RCE Borderlands Mexico-USA - 2018

CURRENT PROJECT 5. Sowing Food Security, Local Production & Consumption: Students’ organic garden at México Insurgente Secondary School, El Molino Namiquipa, Chihuahua México
Basic Information
Title of project : 
CURRENT PROJECT 5. Sowing Food Security, Local Production & Consumption: Students’ organic garden at México Insurgente Secondary School, El Molino Namiquipa, Chihuahua México
Submitting RCE: 
RCE Borderlands México-USA
Contributing organization(s) : 
1) Escuela Secundaria Federal ES-25 México Insurgente
2) Living Lab/Centro de Diálogo y Transformación Inc.
Focal point(s) and affiliation(s)
Ing. Alan Armando Montaño Vázquez
Organizational Affiliation: 
Federal Secondary School ES-25 ‘México Insurgente’
T.S. Adriana Flores Corpus
Organizational Affiliation: 
Federal Secondary School ES-25 ‘México Insurgente’
Prof. Dr. Carolina López C.
Organizational Affiliation: 
Living Lab/Centro de Diálogo y Transformación Inc.
Format of project: 
On-the-ground; PPT, Published Manuscript
Language of project: 
Date of submission:
Monday, October 22, 2018
Additional resources: 
FB: Living Lab/Centro de Diálogo y Transformación Inc.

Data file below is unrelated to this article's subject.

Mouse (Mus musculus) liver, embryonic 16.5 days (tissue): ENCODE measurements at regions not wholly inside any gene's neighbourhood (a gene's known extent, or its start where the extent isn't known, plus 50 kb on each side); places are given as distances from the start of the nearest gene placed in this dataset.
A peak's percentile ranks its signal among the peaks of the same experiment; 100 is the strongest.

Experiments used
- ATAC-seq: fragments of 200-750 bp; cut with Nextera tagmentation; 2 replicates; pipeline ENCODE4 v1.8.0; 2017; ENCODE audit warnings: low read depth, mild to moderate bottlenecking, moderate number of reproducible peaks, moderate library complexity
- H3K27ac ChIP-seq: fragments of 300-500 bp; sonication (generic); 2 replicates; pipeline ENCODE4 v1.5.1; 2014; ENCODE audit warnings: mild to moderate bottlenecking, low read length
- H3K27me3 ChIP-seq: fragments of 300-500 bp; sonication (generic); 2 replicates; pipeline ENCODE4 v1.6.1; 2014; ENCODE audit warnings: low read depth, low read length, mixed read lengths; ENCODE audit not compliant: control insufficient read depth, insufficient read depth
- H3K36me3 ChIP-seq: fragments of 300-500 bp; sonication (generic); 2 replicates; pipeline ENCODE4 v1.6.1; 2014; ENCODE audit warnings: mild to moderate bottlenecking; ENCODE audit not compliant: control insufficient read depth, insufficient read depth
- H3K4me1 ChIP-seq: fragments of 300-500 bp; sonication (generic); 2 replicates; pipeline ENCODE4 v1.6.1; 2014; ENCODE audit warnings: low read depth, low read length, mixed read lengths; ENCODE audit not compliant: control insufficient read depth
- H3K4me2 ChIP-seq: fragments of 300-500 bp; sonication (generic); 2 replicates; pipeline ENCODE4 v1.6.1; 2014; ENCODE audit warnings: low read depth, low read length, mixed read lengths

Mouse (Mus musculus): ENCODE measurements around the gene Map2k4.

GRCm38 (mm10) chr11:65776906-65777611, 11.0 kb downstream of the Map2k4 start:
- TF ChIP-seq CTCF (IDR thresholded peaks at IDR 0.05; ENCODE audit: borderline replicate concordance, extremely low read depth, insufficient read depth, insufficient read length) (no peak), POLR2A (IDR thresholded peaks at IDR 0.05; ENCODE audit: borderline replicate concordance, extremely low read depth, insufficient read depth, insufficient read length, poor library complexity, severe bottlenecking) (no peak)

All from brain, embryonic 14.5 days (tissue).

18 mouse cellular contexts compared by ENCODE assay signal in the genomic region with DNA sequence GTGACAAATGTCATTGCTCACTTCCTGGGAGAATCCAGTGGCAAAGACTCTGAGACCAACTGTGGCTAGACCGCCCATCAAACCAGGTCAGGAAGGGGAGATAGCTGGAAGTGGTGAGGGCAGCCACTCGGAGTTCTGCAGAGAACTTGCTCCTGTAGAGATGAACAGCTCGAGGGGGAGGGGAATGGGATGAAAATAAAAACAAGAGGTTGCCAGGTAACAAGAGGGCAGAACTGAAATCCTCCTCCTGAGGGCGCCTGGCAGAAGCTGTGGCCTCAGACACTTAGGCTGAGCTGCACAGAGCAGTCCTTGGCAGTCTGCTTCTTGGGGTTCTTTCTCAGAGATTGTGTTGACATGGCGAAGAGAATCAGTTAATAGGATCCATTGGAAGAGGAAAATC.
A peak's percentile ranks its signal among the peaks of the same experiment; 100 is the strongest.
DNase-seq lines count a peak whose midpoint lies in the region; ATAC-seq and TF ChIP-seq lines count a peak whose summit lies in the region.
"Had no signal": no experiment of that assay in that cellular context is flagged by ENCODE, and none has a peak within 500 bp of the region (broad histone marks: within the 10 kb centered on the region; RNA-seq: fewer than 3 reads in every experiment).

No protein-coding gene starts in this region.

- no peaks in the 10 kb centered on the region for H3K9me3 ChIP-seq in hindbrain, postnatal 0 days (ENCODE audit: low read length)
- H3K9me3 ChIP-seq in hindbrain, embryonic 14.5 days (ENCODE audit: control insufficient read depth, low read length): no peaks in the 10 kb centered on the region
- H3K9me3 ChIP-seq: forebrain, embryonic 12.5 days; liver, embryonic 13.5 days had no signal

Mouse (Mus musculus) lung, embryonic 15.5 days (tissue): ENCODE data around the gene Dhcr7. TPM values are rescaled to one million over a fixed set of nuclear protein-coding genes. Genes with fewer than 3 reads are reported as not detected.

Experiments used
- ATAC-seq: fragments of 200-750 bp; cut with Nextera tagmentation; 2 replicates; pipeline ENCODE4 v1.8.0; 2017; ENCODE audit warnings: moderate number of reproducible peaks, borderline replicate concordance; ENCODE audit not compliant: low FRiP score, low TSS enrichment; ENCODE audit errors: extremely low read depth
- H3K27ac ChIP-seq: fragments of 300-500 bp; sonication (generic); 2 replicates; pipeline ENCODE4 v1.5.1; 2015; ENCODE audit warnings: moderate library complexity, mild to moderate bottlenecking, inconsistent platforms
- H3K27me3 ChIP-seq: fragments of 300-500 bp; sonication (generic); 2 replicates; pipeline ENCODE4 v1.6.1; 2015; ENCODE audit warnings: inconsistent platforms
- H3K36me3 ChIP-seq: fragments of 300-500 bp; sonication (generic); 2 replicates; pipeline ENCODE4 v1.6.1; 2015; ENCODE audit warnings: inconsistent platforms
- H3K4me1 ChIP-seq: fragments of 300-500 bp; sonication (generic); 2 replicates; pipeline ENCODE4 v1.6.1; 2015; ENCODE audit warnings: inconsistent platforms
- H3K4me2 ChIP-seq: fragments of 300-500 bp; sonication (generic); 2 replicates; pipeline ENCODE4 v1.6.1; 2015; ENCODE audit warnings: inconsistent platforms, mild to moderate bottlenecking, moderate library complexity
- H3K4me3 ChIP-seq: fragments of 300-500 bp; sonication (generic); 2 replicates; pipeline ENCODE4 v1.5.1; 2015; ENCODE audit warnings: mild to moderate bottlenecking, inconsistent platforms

Plan de Desarrollo. Gobierno de la República 2018-2024
At what level is the policy operating?: 
Plan Estatal de Desarrollo del Gobierno del Estado de Chihuahua 2017-2021
At what level is the policy operating?: 
Geographical & Education Information
1) El Molino Namiquipa, Chihuahua, 2) Chihuahua, Chih.
Address of focal point institution for project: 
1. Escuela Secundaria Federal ES-25 ‘México Insurgente’
Av. Insurgentes #606
El Molino Namiquipa, Chih.
31964 México

2. Living Lab/Centro de Diálogo y Transformación Inc.
Priv. de Encino 1905-2
Col. Granjas
Chihuahua, Chih.
31100 México
Target Audience:
Socioeconomic and environmental characteristics of the area : 
Namiquipa is one of the 67 municipalities of Chihuahua, in northern Mexico. The municipal seat lies at Namiquipa. As of 2010, the municipality had a total population of 22,880, up from 20,314 as of 2005. As of 2010, the town of Namiquipa had a population of 1,752, up from 1,718 as of 2005. Other than the town of Namiquipa, the municipality had 363 localities, the largest of which (with 2010 populations in parentheses) were: Santa Ana (2,978), classified as urban, and El Terrero (2,621), El Molino (2,176), Benito Juárez (1,967), classified as urban, and Cruces (1,206), and Independencia (Cologachi) (1,088), classified as rural (WP. Accessed 25-10-18).